[MUD-Dev] Movies bigger than games?
the_logos at www.achaea.com
Sun Apr 1 18:47:34 New Zealand Standard Time 2001
On Fri, 30 Mar 2001, Greg Underwood wrote:
> Matt Mihaley wrote:
> That's an interesting statement. I'd actually heard quite the
> opposite; that a lot of movies are aimed specifically at younger
> audiences, because those were the people most likely to go see a
> movie over and over. IE: all those movies with "youth appeal" were
> designed to hit that target audience of late-teens, those with the
> money to spend on the movie, and the likelyhood of them seeing it 5
> or 6 times. IE: the movie industry is specifically aiming to get
> people to come back again and again. There's been a lot of "youth
> appeal" movies of late too. Adam Sandler, anyone? ;)
I have no statistics demonstrating my point, and I doubt any reliable
ones exist, but I'd be willing to bet that most movie revenue is
generated from one-time viewers. You've got the occasional movie that
brings out the fanatics (like Titanic or Star Wars. Even though I
didn't like it, I felt obligated to see Episode I six times just to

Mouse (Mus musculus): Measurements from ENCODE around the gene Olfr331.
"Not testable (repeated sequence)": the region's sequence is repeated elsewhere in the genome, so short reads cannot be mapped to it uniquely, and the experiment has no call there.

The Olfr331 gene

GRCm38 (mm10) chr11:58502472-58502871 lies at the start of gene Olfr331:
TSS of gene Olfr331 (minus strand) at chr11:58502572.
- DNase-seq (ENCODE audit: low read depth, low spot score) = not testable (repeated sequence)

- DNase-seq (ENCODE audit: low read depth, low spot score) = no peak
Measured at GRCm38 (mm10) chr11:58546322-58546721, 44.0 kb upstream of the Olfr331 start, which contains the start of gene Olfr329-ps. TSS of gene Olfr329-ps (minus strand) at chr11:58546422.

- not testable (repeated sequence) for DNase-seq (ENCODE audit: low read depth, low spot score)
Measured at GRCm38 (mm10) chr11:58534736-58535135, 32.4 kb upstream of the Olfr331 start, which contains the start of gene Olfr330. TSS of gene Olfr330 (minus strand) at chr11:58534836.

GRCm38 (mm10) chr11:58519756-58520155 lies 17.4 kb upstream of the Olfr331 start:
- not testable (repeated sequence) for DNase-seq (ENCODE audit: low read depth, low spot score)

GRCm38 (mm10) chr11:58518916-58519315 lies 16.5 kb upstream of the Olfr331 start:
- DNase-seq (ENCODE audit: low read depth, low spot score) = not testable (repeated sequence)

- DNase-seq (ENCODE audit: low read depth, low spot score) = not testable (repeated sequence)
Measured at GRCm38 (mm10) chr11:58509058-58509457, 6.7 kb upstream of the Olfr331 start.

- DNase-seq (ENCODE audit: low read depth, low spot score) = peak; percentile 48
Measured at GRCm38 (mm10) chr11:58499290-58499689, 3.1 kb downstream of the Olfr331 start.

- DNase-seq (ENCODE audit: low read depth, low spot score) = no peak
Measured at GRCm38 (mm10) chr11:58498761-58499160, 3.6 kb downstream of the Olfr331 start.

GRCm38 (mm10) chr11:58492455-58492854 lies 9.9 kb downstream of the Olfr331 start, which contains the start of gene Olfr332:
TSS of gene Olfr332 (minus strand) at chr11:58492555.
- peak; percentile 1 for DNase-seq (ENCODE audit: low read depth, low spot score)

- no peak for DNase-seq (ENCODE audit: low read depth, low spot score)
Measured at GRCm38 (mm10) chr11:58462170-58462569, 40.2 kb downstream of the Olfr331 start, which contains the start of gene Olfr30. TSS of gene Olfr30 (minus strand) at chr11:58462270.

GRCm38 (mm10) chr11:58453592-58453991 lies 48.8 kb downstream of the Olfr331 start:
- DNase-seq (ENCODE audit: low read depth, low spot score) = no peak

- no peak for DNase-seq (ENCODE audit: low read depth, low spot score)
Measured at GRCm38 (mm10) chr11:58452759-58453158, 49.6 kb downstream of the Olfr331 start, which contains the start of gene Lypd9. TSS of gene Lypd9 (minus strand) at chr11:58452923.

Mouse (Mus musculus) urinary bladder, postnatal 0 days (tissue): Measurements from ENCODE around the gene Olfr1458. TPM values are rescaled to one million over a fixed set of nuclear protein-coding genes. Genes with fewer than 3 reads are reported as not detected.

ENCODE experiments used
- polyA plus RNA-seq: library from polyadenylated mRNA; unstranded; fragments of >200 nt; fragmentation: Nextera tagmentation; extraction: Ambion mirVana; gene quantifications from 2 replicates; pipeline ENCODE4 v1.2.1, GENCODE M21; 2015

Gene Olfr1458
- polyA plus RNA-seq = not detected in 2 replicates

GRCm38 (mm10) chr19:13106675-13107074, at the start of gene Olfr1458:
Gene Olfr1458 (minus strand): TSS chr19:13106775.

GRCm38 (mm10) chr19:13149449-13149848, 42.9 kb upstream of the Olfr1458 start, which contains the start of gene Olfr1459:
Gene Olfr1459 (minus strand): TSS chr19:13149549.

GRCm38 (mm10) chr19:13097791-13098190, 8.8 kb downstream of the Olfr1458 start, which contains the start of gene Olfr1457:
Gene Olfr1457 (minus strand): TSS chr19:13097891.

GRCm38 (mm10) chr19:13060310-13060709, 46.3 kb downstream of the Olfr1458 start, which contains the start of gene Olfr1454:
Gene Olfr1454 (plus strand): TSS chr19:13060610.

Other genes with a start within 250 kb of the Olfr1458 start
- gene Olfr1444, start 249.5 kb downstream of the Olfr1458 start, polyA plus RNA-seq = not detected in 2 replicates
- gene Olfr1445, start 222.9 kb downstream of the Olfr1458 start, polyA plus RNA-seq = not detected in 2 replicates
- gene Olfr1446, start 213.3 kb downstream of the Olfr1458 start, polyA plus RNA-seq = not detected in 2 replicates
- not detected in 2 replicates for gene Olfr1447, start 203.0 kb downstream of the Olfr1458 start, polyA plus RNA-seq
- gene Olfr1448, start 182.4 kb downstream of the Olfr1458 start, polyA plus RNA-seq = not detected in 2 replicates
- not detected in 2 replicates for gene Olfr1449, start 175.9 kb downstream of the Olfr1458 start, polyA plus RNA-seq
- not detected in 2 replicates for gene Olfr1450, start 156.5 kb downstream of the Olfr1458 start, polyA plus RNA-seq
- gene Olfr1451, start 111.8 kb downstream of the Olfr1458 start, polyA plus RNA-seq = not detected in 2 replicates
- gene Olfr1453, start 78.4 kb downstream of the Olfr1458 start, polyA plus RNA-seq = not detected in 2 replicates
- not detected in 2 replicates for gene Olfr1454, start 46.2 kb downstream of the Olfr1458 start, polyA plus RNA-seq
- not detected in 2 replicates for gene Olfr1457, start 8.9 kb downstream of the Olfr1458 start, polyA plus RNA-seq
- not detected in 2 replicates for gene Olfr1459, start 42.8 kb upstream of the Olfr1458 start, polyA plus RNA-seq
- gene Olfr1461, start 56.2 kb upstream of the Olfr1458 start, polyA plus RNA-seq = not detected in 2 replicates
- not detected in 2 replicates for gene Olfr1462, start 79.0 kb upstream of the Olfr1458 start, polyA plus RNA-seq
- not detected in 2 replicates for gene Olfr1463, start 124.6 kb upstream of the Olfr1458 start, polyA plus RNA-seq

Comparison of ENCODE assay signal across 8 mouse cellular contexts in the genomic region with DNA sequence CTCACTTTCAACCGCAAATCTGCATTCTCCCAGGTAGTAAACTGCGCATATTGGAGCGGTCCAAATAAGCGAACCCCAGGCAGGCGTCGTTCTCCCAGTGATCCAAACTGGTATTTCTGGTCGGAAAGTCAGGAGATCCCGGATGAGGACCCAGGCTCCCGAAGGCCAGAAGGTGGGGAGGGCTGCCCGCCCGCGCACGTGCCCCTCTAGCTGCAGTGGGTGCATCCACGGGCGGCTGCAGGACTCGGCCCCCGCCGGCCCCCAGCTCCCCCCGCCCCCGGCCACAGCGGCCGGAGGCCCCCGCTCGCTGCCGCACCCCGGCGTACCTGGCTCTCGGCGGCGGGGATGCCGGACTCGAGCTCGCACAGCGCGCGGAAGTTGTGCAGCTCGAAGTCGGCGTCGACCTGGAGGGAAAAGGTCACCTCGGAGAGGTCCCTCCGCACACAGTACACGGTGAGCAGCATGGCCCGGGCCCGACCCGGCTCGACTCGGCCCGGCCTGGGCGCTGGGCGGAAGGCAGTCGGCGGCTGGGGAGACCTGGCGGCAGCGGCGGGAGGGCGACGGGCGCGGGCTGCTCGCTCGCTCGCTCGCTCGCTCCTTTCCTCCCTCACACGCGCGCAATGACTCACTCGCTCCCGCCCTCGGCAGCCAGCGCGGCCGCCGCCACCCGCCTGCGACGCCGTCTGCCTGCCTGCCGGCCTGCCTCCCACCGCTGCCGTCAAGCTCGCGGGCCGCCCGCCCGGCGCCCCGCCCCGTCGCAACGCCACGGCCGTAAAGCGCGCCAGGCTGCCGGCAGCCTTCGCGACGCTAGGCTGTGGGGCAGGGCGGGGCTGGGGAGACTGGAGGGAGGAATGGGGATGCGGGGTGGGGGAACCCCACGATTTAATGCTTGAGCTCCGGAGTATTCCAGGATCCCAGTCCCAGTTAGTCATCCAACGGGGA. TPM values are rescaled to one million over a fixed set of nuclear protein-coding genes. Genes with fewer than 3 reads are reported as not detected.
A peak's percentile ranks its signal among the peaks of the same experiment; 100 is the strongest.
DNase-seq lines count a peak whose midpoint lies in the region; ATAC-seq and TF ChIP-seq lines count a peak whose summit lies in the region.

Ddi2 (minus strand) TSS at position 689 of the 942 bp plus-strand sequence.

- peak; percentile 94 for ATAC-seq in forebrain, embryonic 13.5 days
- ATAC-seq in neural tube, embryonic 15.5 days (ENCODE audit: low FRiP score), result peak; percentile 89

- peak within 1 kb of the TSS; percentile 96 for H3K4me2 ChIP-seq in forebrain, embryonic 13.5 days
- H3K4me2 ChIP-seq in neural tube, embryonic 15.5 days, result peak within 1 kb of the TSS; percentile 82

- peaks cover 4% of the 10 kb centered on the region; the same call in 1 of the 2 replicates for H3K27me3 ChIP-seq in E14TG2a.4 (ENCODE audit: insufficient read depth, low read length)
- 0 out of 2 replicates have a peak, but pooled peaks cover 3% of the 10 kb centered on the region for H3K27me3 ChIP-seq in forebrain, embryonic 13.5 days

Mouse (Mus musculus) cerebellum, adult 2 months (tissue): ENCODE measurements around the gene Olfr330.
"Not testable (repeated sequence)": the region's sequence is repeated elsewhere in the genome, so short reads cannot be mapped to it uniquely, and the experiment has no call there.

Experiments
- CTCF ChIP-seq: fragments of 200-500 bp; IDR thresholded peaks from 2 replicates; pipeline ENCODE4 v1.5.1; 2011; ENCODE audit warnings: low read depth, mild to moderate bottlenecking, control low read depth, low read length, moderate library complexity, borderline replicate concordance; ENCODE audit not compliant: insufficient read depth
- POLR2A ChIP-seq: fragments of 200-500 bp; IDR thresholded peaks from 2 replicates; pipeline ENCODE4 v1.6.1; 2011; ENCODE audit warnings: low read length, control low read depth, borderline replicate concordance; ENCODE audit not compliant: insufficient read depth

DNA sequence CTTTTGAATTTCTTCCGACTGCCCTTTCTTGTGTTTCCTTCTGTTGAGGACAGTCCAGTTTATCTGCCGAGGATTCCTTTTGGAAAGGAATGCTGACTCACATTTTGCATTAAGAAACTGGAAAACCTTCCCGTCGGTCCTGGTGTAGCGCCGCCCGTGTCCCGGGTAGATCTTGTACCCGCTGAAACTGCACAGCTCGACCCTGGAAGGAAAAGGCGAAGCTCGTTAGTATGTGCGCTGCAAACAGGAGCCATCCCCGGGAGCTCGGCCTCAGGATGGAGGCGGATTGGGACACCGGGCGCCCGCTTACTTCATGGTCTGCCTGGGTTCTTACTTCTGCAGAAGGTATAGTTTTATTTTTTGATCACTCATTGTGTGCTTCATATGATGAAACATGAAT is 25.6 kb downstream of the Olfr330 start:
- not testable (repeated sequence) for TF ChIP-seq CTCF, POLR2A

make SURE I did not, in fact, like it. Felt as if I had to give it the
benefit of the doubt.) but most movies are not in this category, and
really, I think it's only a few movies that get any significant amount
of repeat-viewership. That statement is, as I said, based entirely on
conjecture derived from just watching how people see movies. Again, I
can't back it up.
>> So with > the same revenue, you're talking about a customer base
>> for movies 6x > that of games.
> I don't disagree with your basic thought, though. I agree that
> movies do appeal to a wider audience, but with games like Deer
> Hunter and The Sims, well, that's changing. These are games that
> are appealing to a much wider audience, and nothing attracts
> copycats like a fresh market and novice consumers. ;) I expect
> we'll be seeing a lot more games along those lines, with much wider
> audience appeal, over the next several years. We can also expect
> that, as the audience gets bigger, more main stream, well, we'll be
> seeing more main stream marketing tactics.
Yep. The Sims generated what, 300 million in revenue? More than any
movie last year if you don't count things that I think should be
counted (such as in-theatre refreshments and merchandising) Very
popular game clearly. Going to be awfully difficult to successfully
copycat though I think.
I suspect that, generally, it'll be awhile before games can really
boxed games. I can go see a movie in 2 hours and feel completely
satisfied about the experience (assuming it's not dreck of course).
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